The Bank of England is more likely to change communication policy than its inflation target once Mark Carney becomes governor in July, said Morgan Stanley economists including former central banker Charles Goodhart.
While Carney, who now heads the Bank of Canada, has discussed the virtues of targeting a nominal level of gross domestic product, it is more likely the BOE would commit to keeping interest rates low over a certain timeframe and reduce them if the economy deteriorates, the economists said in a report published today.
“We can see some merit in a temporary change in BOE monetary policy towards a nominal GDP growth target,” they said. “But it would come with significant risks and does not have an academic opinion behind it. Much more likely under the new BOE governor, we think, would be changes in communication.”
Setting a timeframe for low rates would mimic a policy Carney already employed in Canada. After cutting the benchmark lending rate to a record low of 0.25 percent in April 2009, he committed to keep it there for more than a year unless the inflation outlook shifted. He abandoned the pledge early, citing faster-than-expected growth and inflation.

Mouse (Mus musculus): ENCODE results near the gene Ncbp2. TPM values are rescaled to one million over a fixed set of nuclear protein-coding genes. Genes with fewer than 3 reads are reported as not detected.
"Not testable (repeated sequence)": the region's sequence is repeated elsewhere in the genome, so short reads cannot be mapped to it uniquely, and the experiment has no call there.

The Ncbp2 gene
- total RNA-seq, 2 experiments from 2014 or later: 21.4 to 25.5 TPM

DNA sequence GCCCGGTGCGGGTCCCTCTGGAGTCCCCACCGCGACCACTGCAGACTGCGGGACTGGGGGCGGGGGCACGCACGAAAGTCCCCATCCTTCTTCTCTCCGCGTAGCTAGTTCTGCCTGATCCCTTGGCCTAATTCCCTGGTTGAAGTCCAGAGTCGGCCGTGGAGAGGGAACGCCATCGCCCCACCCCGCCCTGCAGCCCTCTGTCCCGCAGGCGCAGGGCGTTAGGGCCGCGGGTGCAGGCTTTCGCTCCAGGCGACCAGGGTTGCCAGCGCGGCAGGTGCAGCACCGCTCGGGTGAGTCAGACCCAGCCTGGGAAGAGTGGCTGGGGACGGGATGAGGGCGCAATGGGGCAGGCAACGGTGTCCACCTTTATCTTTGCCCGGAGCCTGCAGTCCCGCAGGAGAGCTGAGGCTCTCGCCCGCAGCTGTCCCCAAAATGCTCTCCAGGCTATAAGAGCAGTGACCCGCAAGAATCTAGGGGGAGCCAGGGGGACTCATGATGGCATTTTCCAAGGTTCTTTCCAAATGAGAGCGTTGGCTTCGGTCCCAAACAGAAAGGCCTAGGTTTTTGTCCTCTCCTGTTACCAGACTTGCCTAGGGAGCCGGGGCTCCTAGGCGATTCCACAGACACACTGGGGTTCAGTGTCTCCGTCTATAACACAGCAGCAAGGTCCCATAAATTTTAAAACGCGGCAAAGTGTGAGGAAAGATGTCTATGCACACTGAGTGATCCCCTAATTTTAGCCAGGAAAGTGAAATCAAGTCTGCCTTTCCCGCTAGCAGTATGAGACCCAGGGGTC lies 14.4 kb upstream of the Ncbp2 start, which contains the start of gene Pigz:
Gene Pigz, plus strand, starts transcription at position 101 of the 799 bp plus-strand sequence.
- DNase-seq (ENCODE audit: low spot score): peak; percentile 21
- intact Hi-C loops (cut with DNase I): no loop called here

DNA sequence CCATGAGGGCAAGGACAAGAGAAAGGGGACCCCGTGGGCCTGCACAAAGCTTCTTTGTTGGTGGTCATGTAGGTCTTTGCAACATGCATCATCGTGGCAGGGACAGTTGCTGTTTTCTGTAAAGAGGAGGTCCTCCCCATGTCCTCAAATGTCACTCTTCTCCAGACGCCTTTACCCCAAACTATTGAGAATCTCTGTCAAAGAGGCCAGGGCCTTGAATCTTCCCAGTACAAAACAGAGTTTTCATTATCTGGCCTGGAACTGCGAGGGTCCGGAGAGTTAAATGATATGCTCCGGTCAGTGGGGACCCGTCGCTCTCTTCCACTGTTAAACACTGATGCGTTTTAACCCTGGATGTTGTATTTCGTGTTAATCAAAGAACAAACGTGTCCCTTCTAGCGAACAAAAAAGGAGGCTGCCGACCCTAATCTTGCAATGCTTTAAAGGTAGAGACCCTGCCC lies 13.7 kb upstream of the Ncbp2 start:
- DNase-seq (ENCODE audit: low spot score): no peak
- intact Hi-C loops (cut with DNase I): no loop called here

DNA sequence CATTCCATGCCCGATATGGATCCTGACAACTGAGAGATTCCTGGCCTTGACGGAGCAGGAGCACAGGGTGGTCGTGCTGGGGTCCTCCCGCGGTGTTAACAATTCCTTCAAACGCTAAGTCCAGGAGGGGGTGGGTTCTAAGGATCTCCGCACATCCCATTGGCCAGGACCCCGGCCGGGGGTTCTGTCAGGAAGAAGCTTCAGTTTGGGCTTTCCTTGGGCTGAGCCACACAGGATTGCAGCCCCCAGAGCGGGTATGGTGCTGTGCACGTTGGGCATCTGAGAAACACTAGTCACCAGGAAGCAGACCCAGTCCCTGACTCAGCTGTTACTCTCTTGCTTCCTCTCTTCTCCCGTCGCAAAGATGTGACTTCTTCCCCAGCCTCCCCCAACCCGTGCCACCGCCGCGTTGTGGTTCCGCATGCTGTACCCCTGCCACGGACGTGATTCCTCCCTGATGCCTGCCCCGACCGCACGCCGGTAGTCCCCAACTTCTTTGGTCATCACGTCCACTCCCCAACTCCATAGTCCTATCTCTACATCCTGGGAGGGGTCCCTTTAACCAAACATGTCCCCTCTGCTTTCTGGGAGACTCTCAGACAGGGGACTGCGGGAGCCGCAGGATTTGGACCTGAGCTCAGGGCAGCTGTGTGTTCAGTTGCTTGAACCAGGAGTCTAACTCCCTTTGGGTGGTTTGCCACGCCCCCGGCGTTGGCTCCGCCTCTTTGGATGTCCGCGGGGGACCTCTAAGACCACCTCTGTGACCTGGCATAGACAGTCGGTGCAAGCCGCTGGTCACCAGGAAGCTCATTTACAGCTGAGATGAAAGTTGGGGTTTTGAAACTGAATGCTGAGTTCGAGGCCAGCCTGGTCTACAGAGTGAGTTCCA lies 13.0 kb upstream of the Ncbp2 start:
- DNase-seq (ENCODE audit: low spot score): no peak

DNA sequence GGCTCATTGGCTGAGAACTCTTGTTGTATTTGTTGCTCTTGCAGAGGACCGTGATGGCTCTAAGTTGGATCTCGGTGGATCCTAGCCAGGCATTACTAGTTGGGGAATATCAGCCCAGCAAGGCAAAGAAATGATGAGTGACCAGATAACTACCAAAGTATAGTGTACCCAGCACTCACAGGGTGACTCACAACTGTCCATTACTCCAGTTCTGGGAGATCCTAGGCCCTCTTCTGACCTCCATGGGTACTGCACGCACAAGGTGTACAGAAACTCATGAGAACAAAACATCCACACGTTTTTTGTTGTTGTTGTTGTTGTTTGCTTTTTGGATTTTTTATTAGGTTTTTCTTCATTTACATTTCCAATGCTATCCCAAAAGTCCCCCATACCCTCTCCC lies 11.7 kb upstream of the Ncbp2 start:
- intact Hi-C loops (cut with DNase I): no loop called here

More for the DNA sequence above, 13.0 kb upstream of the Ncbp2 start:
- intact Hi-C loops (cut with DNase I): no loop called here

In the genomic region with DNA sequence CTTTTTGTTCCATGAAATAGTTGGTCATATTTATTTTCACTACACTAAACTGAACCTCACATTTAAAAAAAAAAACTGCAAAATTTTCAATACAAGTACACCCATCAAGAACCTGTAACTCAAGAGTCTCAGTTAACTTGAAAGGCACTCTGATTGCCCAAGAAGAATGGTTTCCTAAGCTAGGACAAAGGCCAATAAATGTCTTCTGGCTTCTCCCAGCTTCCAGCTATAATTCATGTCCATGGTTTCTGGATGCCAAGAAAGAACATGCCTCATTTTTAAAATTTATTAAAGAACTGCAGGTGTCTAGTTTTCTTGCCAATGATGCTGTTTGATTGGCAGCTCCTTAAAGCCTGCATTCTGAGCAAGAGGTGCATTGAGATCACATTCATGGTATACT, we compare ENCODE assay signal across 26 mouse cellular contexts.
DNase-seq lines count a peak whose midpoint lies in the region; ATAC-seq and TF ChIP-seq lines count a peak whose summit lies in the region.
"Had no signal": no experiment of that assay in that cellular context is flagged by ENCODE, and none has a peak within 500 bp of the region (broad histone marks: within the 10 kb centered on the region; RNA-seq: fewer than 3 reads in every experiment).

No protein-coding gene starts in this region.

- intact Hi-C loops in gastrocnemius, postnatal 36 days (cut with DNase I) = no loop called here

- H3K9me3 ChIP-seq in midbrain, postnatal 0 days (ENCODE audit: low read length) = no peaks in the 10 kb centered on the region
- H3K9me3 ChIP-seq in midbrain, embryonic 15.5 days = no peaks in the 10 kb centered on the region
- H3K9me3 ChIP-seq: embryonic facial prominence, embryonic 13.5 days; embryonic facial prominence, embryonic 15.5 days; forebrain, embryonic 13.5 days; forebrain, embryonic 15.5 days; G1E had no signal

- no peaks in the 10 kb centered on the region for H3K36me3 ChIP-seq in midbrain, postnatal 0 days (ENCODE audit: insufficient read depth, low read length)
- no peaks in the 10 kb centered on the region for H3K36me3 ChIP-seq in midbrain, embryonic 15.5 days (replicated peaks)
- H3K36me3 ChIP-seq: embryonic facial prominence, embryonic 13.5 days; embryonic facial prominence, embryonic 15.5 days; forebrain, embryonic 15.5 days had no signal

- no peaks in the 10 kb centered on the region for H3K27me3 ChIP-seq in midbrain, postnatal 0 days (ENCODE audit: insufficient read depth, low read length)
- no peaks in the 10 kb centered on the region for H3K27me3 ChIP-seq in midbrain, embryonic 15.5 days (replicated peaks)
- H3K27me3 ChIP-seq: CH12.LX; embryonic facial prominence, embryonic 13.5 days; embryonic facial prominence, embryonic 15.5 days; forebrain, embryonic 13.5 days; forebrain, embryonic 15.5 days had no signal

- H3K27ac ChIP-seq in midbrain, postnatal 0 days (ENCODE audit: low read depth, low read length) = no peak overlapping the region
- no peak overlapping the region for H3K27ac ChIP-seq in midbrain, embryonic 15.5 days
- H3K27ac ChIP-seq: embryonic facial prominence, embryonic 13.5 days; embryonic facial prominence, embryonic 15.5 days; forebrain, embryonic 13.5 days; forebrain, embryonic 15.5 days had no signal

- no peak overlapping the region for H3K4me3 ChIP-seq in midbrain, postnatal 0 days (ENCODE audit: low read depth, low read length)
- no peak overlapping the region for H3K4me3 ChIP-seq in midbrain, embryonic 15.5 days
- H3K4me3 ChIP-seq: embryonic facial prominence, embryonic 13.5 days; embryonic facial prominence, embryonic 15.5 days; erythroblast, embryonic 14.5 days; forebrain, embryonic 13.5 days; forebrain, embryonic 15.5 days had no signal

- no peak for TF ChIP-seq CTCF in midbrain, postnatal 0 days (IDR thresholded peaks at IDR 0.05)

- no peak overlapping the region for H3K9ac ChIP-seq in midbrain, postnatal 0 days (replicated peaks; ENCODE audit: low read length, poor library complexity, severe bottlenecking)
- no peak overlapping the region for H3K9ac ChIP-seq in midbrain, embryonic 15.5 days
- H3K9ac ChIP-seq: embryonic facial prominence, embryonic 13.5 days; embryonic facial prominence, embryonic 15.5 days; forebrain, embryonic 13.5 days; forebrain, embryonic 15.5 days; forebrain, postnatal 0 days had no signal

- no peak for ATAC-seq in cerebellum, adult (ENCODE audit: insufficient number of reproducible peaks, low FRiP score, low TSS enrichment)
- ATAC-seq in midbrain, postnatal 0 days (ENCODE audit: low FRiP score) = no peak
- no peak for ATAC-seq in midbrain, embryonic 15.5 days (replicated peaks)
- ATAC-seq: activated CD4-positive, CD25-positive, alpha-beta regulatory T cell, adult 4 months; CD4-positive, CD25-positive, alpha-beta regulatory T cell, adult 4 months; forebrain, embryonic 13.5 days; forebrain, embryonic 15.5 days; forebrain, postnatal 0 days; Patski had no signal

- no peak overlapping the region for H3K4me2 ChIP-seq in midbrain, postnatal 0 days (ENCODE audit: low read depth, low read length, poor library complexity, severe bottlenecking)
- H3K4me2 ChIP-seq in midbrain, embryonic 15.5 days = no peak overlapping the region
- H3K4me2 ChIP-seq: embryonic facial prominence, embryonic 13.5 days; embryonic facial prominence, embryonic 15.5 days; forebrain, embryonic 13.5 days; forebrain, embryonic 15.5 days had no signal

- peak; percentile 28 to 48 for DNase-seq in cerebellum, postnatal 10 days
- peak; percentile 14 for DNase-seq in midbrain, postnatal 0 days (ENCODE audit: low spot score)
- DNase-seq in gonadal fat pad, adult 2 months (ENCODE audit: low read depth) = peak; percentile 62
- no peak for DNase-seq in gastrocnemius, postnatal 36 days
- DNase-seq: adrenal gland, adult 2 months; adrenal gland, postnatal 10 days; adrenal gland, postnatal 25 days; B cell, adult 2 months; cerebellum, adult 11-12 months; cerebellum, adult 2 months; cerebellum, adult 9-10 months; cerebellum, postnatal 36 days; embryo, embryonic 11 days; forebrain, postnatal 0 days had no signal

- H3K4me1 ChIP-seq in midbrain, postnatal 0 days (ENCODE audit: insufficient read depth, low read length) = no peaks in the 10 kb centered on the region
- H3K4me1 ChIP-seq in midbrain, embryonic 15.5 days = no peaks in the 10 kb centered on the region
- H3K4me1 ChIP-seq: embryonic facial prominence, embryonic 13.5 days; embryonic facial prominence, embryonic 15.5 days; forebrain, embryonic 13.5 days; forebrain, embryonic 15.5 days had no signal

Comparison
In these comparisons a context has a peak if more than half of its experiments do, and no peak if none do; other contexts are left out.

Bank of England policy makers will leave the benchmark rate unchanged at 0.5 percent tomorrow, all of the 50 economists surveyed by Bloomberg News predict. They will keep the asset-buying program at 375 billion pounds ($600 billion), according to a separate survey.
Chances for a rate cut will increase under Carney, said the Morgan Stanley economists including Goodhart, who is a senior economic consultant to the New York-based bank and sat on the BOE’s Monetary Policy Committee from 1997 to 2000.